Program Focus Areas

Primary objectives of the MAPP program include: 1) improving climate Earth System models; 2) using and improving methodologies for global to regional scale climate analysis, predictions, and projections; and 3) developing climate modeling capabilities and applications relevant to decision-makers based on climate analyses, predictions, and projections.

Starting in 2019, CPO began to coordinate CPO’s research investments around high-impact climate risks. Four initial Climate Risk Areas were chosen: 1) Marine Ecosystems, 2) Heat and Human Health, 3) Climate Inundation, and 4) Water Resources. MAPP supports R&D that directly advances each of these risk areas.

Current major MAPP program areas:

  • Climate-Marie Ecosystems: development of models and prediction systems, and information to understand climate-biogeochemistry-marine ecosystem interactions and yield improved modeling and prediction systems (Marine Ecosystems Task Force and National Marine Sanctuaries initiatives).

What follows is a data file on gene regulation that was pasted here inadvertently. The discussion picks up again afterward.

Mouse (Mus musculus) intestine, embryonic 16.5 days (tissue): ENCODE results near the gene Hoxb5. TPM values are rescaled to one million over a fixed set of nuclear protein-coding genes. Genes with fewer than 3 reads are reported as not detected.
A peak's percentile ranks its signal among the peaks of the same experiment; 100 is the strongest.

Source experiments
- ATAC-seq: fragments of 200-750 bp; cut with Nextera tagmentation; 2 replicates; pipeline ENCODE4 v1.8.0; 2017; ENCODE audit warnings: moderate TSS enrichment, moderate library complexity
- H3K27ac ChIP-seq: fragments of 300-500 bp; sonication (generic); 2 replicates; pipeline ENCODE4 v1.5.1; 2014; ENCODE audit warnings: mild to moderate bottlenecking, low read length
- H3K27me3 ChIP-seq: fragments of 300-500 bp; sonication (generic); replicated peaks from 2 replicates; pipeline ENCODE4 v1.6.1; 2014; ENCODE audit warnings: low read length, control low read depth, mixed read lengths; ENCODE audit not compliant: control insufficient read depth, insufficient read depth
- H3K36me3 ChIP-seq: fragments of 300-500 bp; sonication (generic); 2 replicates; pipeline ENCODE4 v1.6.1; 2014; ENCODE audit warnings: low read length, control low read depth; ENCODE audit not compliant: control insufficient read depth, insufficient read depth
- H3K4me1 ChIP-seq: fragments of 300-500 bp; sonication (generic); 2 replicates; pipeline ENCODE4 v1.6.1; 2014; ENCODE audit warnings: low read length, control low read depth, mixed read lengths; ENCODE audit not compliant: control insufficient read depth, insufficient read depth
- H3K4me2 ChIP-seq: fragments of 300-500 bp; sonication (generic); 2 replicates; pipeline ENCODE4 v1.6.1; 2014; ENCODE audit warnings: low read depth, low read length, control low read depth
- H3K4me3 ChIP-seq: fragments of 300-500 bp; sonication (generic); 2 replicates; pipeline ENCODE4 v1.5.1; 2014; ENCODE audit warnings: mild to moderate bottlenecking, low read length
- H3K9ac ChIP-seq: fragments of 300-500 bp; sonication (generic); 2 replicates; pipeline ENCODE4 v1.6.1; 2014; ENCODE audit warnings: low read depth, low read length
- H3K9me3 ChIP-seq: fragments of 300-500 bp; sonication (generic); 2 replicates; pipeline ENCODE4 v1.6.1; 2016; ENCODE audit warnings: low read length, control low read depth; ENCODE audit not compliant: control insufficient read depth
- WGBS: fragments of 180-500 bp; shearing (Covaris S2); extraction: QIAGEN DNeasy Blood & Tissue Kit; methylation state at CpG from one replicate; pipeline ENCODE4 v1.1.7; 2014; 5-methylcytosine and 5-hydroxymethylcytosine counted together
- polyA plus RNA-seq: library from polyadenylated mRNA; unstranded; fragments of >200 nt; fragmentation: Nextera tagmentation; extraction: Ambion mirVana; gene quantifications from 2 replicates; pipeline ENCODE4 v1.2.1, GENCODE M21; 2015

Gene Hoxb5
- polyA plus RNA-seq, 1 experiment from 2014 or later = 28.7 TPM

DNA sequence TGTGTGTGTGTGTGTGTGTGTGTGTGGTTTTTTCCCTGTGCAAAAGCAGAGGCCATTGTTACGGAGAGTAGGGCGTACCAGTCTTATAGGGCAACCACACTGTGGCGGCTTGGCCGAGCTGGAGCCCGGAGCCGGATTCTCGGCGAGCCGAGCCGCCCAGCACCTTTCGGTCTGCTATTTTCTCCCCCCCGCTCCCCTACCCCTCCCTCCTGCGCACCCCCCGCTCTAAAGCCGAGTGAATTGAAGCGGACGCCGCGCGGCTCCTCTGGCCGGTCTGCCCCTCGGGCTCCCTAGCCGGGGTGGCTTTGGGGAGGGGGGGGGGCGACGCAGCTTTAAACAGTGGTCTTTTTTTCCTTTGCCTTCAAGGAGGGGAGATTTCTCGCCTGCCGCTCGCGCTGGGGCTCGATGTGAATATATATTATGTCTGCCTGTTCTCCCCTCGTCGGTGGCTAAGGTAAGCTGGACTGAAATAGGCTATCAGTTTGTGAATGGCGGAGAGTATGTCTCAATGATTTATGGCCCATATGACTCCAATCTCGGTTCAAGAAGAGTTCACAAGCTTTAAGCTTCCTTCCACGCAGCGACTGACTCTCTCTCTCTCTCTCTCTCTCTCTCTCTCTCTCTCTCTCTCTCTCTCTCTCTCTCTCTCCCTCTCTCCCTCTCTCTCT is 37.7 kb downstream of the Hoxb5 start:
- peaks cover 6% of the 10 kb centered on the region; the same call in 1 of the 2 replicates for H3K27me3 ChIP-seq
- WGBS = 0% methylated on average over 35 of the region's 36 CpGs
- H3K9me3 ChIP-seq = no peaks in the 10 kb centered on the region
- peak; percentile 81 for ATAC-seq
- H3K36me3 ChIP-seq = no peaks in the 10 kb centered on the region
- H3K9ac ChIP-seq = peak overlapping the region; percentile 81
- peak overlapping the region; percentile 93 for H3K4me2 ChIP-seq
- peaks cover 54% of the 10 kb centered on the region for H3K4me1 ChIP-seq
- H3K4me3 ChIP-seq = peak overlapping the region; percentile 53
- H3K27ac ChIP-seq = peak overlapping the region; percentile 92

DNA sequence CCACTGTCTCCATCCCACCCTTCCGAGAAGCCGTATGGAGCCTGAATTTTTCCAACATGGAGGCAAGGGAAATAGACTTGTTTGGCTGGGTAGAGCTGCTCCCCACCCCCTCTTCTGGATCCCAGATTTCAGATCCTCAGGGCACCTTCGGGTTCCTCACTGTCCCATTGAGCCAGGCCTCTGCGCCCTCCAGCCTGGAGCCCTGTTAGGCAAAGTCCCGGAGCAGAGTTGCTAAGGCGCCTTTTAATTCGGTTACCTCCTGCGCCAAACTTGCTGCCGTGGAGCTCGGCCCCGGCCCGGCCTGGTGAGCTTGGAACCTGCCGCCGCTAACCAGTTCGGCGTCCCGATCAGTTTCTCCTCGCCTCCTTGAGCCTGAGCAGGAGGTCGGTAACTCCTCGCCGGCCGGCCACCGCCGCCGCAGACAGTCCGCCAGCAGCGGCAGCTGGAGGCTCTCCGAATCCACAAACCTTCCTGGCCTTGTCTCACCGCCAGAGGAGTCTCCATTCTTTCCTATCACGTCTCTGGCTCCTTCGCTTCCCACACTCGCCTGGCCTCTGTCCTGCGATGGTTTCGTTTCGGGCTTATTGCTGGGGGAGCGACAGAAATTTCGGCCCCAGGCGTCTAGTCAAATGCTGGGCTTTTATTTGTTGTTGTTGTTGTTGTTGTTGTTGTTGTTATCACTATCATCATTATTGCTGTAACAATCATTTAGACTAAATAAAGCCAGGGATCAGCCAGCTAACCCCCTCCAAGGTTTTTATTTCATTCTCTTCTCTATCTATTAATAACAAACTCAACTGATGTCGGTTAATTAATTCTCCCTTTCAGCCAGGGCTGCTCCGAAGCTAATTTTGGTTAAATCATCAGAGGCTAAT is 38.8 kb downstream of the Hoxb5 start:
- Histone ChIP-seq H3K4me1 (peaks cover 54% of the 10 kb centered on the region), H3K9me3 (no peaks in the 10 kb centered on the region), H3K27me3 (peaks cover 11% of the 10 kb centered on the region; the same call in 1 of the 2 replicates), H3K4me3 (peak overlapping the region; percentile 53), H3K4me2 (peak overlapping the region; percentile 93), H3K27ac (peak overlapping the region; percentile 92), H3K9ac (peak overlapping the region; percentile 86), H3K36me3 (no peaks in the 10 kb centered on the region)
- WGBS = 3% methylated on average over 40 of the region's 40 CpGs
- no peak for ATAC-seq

• Drought: funding of drought relevant research including engagement with NIDIS to implement a research effort drawing the broad research community into NIDIS activities and advancing NIDIS-relevant capabilities (Drought Task Force)
  • Climate projections: leveraging CMIP5/6 to 1) produce climate projections, 2) evaluate climate models, 3) understand combined climate effects, 4) provide input to NCA5 (CMIP6 Task Force)
  • Model diagnostics: support community-GFDL-NCAR collaborative activity to develop process-level diagnostics that undergird model development process (Model Diagnostics Task Force)
  • Climate sensitivity: understand climate sensitivity in the CMIP6 era of models and translate understanding into model development and improvement activities (Climate Sensitivity Task Force)
  • Focused model development: Climate Process Teams and other model development projects to advance NOAA’s climate and Earth system modeling suite.